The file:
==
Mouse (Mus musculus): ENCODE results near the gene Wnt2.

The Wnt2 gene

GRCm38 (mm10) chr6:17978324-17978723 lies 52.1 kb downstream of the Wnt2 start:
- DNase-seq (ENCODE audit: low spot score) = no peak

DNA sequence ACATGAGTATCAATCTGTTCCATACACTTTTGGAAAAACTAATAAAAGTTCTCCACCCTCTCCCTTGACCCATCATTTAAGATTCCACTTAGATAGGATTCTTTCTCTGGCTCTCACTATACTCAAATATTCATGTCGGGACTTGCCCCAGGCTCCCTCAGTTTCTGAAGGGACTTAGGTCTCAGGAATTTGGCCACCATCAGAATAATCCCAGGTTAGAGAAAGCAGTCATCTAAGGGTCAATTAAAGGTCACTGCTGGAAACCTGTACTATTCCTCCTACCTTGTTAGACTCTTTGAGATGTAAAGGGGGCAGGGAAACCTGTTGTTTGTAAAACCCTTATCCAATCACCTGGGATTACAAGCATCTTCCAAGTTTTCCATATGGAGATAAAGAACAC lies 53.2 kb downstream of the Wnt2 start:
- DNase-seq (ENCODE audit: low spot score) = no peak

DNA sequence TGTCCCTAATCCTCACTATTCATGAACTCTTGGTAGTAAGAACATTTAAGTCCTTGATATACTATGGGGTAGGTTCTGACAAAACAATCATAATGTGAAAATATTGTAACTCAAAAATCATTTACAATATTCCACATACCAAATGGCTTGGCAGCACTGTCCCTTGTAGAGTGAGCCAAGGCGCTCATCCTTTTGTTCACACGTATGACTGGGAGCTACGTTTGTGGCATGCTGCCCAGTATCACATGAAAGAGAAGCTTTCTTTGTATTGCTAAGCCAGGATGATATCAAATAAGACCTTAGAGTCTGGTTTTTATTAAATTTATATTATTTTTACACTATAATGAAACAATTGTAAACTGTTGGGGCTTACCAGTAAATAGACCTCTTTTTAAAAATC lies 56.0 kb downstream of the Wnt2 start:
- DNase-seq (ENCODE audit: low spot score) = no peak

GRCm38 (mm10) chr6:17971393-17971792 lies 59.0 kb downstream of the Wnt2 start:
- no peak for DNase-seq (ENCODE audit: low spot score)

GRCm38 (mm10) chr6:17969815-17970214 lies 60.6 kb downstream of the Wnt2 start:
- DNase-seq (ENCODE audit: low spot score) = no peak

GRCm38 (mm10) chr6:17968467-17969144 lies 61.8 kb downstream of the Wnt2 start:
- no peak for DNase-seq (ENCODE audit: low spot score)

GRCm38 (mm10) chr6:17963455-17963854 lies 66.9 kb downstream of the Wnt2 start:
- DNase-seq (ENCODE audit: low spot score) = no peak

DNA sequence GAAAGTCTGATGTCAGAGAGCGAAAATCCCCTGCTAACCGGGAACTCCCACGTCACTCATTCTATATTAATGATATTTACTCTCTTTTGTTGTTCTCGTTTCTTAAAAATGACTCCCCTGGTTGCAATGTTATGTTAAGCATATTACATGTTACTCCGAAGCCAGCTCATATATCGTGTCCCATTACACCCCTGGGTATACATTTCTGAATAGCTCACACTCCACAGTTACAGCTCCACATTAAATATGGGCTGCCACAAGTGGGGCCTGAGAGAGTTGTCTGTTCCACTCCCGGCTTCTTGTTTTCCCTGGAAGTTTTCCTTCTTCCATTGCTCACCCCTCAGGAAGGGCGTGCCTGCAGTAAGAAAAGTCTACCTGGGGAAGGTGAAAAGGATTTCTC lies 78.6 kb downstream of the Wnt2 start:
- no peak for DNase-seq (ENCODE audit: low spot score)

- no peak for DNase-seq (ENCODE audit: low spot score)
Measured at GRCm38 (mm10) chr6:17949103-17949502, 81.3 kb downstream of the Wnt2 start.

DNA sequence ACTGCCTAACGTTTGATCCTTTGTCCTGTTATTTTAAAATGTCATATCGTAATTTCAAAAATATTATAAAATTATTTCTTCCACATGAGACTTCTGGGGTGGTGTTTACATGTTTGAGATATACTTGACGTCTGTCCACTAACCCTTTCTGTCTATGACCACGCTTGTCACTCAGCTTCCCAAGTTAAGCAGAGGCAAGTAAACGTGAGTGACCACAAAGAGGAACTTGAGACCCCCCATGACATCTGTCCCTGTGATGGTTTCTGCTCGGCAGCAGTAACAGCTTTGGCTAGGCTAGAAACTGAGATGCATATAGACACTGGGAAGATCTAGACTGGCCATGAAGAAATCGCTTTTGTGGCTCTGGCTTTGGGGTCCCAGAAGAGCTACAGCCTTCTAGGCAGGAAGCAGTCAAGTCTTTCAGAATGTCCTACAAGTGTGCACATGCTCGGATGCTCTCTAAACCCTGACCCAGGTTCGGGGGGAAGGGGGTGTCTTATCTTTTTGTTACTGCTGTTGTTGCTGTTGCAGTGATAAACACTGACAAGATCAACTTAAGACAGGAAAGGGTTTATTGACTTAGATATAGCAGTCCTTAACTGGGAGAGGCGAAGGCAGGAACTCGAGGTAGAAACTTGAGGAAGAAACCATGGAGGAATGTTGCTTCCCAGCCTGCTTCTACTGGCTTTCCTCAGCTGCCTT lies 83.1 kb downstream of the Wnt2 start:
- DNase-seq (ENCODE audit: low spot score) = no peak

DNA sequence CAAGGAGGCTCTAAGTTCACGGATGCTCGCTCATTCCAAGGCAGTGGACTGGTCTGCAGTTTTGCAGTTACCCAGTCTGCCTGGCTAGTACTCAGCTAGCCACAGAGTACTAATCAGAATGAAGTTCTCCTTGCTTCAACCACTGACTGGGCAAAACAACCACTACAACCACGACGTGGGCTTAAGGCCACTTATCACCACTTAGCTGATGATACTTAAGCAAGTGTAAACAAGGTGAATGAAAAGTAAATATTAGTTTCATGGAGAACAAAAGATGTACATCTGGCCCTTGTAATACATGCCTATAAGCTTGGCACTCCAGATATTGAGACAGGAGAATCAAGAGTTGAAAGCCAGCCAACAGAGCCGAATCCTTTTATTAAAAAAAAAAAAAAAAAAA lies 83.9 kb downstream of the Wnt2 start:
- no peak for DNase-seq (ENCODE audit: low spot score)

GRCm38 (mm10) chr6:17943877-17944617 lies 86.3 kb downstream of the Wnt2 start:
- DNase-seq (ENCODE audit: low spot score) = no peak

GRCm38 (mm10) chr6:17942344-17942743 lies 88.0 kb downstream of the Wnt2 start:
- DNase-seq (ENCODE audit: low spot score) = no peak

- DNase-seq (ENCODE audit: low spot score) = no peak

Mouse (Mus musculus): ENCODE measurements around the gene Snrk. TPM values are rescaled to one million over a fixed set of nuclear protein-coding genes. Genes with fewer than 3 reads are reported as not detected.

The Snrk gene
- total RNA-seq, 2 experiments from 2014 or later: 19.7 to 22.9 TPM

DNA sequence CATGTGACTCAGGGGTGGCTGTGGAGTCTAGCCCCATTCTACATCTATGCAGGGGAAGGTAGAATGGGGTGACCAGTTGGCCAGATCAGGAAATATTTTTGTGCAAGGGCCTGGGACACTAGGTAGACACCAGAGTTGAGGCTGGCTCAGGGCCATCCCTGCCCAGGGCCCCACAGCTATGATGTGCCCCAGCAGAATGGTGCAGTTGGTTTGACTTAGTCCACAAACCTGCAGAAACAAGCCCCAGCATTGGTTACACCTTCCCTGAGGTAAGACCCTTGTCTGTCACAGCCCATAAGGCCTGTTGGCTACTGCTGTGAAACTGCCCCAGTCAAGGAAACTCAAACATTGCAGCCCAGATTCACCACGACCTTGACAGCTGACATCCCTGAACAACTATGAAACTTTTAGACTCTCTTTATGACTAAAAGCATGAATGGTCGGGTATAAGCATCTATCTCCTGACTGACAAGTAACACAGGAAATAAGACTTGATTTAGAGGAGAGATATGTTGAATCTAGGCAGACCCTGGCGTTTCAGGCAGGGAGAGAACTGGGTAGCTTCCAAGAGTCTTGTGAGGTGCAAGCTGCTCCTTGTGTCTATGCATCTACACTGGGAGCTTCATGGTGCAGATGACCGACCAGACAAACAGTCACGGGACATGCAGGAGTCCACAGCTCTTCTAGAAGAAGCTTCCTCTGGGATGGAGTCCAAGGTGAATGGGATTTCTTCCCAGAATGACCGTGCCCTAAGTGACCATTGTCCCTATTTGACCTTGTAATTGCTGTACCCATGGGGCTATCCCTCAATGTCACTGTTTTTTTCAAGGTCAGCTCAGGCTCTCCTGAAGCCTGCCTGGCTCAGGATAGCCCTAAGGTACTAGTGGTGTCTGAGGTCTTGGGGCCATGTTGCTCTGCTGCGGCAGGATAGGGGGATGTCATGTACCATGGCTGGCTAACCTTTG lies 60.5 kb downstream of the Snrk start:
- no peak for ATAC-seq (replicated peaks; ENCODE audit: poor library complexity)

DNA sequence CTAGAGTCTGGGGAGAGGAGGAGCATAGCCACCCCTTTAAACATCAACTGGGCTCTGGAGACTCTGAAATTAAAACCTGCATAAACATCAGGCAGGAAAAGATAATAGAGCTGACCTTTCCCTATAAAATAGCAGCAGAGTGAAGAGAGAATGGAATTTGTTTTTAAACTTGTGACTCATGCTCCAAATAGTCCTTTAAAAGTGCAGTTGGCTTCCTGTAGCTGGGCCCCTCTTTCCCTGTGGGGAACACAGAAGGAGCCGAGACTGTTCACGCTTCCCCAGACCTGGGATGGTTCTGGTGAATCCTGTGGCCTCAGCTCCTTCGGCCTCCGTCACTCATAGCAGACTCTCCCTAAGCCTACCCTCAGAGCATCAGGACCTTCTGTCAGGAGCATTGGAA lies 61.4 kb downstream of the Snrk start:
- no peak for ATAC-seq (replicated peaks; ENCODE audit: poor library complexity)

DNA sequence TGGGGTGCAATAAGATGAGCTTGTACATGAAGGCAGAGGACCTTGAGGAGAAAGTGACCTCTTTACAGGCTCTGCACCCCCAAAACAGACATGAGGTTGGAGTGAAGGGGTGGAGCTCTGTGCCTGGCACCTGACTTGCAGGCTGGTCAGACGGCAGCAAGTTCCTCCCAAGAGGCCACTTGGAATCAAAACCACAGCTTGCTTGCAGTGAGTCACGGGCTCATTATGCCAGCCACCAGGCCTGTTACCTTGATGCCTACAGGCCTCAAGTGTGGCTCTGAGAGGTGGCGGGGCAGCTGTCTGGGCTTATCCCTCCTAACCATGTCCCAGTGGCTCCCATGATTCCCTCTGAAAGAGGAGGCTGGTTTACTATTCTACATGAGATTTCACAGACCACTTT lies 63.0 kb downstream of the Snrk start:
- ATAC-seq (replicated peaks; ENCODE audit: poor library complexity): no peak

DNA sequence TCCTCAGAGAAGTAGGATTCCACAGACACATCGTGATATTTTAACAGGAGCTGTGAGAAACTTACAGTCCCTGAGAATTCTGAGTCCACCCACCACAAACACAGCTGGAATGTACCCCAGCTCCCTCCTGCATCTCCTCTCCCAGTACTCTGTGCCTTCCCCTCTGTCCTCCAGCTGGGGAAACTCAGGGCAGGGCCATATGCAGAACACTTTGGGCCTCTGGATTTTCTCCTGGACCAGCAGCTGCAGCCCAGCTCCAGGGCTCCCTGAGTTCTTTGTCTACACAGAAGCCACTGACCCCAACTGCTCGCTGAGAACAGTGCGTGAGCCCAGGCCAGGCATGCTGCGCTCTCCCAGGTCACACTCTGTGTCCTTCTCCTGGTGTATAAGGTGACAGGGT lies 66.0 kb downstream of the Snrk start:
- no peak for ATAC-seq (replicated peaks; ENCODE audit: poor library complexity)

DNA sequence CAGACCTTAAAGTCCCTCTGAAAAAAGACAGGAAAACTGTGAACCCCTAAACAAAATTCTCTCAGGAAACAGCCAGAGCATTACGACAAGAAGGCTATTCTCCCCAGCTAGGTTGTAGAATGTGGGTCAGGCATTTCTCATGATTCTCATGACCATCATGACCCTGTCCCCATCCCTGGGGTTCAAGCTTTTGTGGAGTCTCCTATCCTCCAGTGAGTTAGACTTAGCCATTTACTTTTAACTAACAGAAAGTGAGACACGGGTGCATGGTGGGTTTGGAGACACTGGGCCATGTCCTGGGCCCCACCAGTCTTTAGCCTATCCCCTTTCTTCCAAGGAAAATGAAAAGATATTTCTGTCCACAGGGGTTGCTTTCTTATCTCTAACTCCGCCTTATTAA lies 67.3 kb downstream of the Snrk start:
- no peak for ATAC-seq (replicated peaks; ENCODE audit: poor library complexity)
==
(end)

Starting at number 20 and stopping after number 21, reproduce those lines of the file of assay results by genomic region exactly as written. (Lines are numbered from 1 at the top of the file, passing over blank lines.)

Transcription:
Measured at GRCm38 (mm10) chr6:17949103-17949502, 81.3 kb downstream of the Wnt2 start.

DNA sequence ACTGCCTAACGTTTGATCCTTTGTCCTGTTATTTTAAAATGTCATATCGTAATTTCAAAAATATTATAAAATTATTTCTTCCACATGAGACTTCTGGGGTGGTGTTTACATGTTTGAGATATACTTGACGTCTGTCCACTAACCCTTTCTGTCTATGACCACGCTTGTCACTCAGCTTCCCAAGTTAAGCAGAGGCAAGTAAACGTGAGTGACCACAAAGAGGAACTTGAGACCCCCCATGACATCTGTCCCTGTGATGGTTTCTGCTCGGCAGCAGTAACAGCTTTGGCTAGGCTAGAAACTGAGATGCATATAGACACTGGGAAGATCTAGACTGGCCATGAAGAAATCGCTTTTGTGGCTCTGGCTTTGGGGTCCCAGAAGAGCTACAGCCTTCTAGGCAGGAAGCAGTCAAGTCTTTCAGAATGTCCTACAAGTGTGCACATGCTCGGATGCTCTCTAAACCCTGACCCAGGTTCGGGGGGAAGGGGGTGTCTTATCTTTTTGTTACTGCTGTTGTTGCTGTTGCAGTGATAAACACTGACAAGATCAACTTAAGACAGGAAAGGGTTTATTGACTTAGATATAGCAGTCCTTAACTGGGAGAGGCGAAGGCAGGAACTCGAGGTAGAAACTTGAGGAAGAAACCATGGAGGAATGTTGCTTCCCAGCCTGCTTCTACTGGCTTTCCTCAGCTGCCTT lies 83.1 kb downstream of the Wnt2 start: